NEW MEXICO (KRQE) – In addition to choosing candidates, voters can also consider changes to the state’s constitution. On the ballot are three proposed amendments, so here’s what you need to know about each.
Amendment 1: School funding and calendar changes
The first amendment on the ballot could impact education in New Mexico. Currently, New Mexico’s public schools receive a regular annual distribution of state funds to provide free public education. This proposed amendment increases how much schools receive.
The amendment would add an additional 1.25% of the average five-year value of the state’s Permanent School Fund investment portfolio. Of that, 40% of the additional funds would go to “enhanced instruction for at-risk students,” which could include extending the school year, according to the state’s Legislative Council Service. And 60% would go to pre-K education.
Some protections are built into the constitution that would limit the power of this amendment. For example, if three-fifths of the state’s legislators vote to do so, they can put a pause on the funding.
Amendment 2: Anti-donation clause
Currently, the state’s constitution prohibits the government from donating or lending money or property to individuals, businesses, or associations. This is known as the “anti-donation clause,” preventing legislators from simply handing over funds when non-profits or businesses ask for help.
There are already a few exceptions to that rule. Currently, the state’s constitution allows the government to make donations to care for the sick, fund veterans’ scholarships and scholarships for healing arts, help expand job opportunities by investing in legislature-approved businesses, or create affordable housing.
Now, a proposed amendment would allow the government to fund “essential services” projects, such as expanding internet, energy, or water services to the public. The proposed amendment includes some protections, such as the requirement that projects have to be approved by a majority of legislators.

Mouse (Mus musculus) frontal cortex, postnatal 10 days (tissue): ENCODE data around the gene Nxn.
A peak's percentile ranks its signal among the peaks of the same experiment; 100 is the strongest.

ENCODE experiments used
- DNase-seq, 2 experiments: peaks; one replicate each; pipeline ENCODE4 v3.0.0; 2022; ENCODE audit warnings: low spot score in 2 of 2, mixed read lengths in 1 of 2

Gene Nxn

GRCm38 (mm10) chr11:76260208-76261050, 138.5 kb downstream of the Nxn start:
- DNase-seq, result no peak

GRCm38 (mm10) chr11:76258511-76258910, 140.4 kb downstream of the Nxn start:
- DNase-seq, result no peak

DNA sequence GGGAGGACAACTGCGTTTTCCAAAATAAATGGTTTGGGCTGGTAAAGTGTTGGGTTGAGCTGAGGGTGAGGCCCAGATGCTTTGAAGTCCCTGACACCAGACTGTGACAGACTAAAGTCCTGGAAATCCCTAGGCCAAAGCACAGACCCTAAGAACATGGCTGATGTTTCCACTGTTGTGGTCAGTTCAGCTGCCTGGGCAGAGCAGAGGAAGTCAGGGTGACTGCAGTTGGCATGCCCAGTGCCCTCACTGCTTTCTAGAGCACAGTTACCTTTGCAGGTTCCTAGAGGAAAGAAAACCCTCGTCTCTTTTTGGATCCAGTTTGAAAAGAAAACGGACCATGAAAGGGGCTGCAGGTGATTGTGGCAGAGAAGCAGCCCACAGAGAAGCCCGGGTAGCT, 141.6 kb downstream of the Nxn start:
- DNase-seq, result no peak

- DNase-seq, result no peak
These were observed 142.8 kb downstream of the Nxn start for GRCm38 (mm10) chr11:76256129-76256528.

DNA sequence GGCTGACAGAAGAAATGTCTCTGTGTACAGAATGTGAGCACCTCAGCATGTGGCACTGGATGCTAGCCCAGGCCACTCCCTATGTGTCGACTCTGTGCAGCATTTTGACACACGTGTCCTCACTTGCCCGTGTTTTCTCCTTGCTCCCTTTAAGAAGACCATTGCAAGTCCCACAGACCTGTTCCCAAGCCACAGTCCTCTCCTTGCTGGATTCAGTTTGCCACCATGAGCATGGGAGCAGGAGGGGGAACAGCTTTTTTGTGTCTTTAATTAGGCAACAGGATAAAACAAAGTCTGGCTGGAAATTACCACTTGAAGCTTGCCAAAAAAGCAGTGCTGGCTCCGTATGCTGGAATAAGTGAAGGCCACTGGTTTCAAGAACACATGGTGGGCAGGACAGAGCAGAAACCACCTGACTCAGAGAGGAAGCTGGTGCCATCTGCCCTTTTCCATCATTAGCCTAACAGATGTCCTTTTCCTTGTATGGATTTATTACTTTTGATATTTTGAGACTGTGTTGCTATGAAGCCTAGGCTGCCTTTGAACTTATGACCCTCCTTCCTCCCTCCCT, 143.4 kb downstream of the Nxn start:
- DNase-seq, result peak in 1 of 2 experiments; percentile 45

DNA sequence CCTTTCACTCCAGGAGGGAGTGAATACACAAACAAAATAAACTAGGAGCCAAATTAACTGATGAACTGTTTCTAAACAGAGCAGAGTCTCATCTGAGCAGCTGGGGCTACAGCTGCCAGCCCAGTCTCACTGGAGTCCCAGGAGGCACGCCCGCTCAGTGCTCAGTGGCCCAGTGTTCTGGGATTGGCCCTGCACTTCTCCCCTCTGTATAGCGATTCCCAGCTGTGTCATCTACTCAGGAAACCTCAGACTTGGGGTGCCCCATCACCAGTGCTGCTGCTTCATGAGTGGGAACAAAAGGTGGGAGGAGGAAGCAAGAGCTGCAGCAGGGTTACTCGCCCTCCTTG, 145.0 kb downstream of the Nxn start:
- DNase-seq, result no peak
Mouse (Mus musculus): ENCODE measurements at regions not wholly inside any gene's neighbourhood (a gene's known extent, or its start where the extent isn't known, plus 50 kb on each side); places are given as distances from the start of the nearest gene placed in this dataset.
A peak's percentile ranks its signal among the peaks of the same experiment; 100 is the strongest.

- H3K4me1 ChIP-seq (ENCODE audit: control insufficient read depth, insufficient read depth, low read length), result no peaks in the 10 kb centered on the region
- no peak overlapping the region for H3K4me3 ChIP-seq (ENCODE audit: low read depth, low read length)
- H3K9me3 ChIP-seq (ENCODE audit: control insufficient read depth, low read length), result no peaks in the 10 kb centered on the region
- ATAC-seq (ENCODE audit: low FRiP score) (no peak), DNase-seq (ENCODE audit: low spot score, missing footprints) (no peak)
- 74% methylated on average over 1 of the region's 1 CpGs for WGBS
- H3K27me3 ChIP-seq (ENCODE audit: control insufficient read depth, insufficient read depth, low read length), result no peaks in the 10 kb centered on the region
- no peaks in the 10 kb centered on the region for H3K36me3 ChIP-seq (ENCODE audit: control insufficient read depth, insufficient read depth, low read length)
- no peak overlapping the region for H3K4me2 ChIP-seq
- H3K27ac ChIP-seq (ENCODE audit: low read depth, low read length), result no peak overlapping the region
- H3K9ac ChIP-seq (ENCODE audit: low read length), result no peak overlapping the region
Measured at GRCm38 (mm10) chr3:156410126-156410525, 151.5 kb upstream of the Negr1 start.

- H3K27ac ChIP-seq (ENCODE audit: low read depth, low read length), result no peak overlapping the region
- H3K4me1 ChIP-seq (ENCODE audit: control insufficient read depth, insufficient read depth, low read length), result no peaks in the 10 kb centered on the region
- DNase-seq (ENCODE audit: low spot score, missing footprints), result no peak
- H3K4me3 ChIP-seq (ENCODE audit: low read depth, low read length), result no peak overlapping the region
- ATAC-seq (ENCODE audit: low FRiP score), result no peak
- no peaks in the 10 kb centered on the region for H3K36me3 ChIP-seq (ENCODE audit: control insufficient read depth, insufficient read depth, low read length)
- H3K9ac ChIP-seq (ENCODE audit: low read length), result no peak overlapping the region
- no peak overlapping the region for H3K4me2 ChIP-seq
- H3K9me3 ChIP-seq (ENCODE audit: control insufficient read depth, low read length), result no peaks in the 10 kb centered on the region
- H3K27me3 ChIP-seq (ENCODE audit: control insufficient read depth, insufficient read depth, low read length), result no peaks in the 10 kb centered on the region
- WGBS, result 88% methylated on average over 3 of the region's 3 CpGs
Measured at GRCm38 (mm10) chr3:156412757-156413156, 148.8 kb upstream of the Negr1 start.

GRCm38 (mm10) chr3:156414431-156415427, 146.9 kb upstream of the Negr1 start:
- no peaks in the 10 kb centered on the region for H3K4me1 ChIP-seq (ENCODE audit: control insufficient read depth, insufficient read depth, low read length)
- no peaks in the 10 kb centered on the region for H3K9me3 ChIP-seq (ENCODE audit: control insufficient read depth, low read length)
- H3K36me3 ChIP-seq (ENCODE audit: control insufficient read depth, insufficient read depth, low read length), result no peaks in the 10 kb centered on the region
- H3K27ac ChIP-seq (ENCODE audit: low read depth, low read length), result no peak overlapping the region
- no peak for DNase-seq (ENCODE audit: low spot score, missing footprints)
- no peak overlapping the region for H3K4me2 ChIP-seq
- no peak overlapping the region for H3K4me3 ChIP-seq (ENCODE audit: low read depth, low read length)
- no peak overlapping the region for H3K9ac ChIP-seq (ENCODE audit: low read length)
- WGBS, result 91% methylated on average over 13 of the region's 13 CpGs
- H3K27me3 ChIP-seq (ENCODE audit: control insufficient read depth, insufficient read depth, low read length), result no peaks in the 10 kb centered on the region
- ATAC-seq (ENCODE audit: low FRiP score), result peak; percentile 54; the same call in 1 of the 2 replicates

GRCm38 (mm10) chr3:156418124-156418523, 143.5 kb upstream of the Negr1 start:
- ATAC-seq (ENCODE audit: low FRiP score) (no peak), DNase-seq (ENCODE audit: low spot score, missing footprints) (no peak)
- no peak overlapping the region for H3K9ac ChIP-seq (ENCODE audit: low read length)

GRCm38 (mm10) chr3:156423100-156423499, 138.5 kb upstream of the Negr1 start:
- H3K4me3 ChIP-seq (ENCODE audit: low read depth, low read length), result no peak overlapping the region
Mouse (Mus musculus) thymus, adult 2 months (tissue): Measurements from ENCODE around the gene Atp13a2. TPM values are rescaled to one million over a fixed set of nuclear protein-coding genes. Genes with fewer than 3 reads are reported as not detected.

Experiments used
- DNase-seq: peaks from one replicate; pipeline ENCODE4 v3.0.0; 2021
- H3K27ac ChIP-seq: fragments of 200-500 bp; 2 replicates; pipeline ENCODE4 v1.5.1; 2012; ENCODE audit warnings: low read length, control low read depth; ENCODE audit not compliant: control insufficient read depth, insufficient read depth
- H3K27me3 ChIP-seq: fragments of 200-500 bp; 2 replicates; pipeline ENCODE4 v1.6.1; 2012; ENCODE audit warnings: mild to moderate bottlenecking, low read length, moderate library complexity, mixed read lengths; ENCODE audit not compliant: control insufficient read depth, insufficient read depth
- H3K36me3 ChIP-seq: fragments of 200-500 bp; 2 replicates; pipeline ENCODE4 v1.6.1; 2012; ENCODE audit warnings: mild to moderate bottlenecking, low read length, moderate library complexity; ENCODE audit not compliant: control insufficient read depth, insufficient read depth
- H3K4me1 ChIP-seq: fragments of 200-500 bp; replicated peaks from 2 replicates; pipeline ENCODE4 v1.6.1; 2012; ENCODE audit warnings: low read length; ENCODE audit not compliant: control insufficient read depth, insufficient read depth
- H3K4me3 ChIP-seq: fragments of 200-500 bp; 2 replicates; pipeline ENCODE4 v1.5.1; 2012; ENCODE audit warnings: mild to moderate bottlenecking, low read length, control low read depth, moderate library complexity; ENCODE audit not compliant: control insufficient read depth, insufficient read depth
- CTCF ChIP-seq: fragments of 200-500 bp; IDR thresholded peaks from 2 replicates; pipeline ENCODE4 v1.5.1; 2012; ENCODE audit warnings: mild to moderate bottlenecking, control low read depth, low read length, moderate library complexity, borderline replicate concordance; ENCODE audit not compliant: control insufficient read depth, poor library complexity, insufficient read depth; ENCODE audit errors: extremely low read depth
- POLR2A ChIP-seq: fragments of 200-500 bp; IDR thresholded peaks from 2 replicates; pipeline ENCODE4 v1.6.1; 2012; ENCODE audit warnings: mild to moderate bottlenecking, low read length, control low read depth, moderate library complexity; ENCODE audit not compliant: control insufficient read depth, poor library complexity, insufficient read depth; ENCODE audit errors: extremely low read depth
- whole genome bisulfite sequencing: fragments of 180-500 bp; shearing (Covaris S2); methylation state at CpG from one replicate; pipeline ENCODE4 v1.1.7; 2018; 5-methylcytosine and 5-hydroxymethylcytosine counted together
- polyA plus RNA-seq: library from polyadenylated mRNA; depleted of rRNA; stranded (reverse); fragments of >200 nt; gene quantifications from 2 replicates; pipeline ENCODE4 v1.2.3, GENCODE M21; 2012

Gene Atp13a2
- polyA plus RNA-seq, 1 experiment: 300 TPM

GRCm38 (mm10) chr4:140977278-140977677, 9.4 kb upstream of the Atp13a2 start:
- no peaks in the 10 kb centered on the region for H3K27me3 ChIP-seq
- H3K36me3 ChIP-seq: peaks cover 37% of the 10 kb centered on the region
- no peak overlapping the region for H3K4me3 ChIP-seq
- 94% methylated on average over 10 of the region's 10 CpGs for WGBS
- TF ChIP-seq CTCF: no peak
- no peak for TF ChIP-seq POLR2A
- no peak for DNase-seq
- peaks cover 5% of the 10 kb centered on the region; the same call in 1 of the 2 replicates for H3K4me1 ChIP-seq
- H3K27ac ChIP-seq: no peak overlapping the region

Amendment 3: Judge service timelines
The third constitutional amendment on the ballot deals with the state’s judicial branch. It would require the state to allow judges to serve for one year before they can be replaced by election.
To decide who becomes a judge in New Mexico’s courts, qualified candidates have to be elected. That applies to everyone from the judges at magistrate court up to the state’s supreme court. But if a judicial vacancy opens in the supreme court or court of appeals, the state’s governor can appoint a judge (from a list provided by a nominating committee) to fill in.
Currently, the state’s constitution allows those appointed judges to serve only until the next general election. So they could be in place for only a few months.
This has happened a handful of times, including in April of 2018, when District Judge Gary Clingman was appointed to the Supreme Court. He was only able to serve until Michael Vigil defeated him later that year in an election. Vigil is still in the process of serving an eight-year term.
The proposed constitutional amendment would allow appointed judges to serve for at least one full year. Then they’d be replaced via a general election.
The proposed amendment also adjusts the language of this section of the constitution to be more gender-neutral. For example, the term “chairman” would be replaced with “chair.”
Deciding to vote for or against constitutional amendments
Given the complex nature of constitutional changes, some voters might find it helpful to have a list of pros and cons for each. The state’s Legislative Council Service has just that.
At this link, you’ll find more info about each proposed amendment. And you’ll find brief arguments for and against each proposed change. The Secretary of State’s Office provides a similar document in Spanish.